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By Britton Perelman · July 19, 2019
While this is an incredible time in history for television, it’s an even better time for podcasts. Many have dubbed the present “the Golden Age” because of the astounding quality and quantity of audio shows. Series like This American Life and Radiolab have been in the game for decades, while newbies like those from Gimlet Media and Wondery are experimenting with the medium in new and exciting ways.
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Hollywood, of course, took notice. Studios and production companies alike are scooping up podcasts right and left to be adapted into the next big movie or TV show. Here are 14 current or upcoming adaptations based on popular podcasts.
One of several movies that got its start on This American Life, Come Sunday tells the story of fundamentalist preacher Carlton Pearson. When he questioned the Bible and reevaluated it, Pearson ended up being excommunicated from the church. Featuring a cast that includes Chiwetel Ejiofor, Martin Sheen, Jason Segel, Danny Glover, and Lakeith Stanfield, the film, based on the TAL episode Heretics, can be found on Netflix.
The Earwolf Media comedy podcast from writer/comedian Scott Aukerman began in 2009, and is ongoing. Each week, Aukerman blends conversation and character work with some of the best comedians in the game. The TV show, which began in 2012, brought the format to the screen as a mock talk show, featuring many of the same guests as the podcast — Aziz Ansari, Paul F. Tompkins, Nick Kroll, and Adam Scott, just to name a few. Comedy Bang! Bang! may have ended its run on television, but the podcast lives on.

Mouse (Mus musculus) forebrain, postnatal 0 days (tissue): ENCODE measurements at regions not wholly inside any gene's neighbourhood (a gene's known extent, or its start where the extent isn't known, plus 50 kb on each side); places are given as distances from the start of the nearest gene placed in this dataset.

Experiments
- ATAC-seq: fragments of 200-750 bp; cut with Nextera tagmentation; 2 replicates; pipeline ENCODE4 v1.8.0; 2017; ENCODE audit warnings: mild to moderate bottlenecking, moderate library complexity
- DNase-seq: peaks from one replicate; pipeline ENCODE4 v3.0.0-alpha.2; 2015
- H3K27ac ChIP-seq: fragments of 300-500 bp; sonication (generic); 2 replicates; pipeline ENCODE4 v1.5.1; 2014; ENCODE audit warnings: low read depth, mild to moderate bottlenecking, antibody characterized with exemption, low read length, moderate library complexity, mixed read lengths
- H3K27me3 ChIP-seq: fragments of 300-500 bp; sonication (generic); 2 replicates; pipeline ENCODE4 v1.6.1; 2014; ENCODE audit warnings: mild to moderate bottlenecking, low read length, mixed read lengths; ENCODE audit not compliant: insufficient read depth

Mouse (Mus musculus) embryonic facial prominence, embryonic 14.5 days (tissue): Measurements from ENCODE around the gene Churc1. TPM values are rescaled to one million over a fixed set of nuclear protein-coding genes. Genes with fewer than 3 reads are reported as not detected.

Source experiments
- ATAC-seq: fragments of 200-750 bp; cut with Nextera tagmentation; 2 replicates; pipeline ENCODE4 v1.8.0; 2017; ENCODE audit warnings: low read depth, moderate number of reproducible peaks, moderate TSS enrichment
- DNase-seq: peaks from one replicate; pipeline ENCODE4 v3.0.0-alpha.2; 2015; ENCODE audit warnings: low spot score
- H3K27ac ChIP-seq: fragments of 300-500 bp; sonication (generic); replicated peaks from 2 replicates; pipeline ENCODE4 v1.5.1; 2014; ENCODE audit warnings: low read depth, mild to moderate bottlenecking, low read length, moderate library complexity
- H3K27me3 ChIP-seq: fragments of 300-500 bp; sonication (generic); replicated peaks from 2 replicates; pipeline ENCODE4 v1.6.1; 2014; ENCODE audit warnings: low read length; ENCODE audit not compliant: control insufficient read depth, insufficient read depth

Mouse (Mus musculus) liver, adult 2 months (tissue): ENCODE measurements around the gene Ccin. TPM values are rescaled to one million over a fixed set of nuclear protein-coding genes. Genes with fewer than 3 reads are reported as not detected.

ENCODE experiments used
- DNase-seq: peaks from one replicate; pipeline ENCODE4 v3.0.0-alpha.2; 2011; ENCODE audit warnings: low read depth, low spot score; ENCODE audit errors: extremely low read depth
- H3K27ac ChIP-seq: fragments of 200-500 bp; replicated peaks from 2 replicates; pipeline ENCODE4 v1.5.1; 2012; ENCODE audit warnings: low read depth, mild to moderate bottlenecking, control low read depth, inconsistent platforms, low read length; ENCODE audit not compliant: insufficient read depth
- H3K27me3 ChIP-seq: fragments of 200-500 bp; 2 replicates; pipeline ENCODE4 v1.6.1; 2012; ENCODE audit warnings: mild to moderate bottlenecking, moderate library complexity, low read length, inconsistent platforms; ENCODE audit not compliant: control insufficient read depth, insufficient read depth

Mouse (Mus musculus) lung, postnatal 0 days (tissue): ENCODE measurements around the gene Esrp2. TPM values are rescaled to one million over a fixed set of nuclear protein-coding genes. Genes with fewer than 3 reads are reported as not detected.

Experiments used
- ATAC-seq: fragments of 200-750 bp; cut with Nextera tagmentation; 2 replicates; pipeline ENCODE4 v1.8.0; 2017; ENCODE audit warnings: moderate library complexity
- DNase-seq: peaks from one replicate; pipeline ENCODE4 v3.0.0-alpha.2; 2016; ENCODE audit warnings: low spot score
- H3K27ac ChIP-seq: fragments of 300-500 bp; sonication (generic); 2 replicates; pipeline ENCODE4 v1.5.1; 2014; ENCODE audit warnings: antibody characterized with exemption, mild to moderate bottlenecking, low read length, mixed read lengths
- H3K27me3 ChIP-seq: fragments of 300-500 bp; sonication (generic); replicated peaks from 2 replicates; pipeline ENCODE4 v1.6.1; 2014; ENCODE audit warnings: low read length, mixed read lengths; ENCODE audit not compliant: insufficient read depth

Each season of Gimlet Media’s Crimetown tackles the culture and history of a new, crime-ridden city — the first, Providence, Rhode Island; the second, Detroit, Michigan. The podcast, which hails from the creators of HBO’s The Jinx, was destined for the silver screen. FX nabbed the rights for an adaptation of the true crime docu-series, and the creators and hosts are on board to help with the transition to television.
This true crime podcast produced by Wondery and the Los Angeles Times told the chilling tale of the life and crimes of John Meehan, with particular focus on his deception of Debra Newell. Like the podcast, the TV series had eight episodes, featuring Eric Bana and Connie Britton as the aforementioned characters. A second season has been ordered (expected to air in 2020), but will focus on a different case.
Based on the This American Life segment she produced in 2016, Lulu Wang’s The Farewell is the story of something that actually happened in Wang’s life. A Chinese-American 20-something named Billi (the Lulu character, played by Awkwafina) returns to China with her parents to meet her grandmother and extended family under the guise of a wedding celebration. In fact, the grandmother has been diagnosed with terminal lung cancer and the family has chosen not to tell her, thus using the gathering as their chance to say goodbye. The 2019 Sundance darling was scooped up by A24 and has gotten rave reviews across the board.
The adaptation of this wildly popular fiction podcast from Gimlet Media broke conventional television molds — it was a half-hour drama. Homecoming tells the story of Heidi Bergman (Julia Roberts), a former caseworker at a facility that was supposed to help soldiers transition back to civilian life. Flashing back and forth between two timelines to reveal what happened, both the podcast (created by Eli Horowitz and Micah Bloomberg) and TV series (adapted by Sam Esmail) were incredibly compelling.
Harkening back to days of old (or maybe: your childhood summer camp) when people sat around campfires and told scary stories, Lore seeks to explore the dark side of human nature through historical events and folklore. From vampires to shipwrecks, to ghost stories, gremlins, and gruesome murder mysteries, this horror podcast has covered it all. The TV series adaptation, which keeps the same episodic anthology format as the podcast, can be found on Amazon.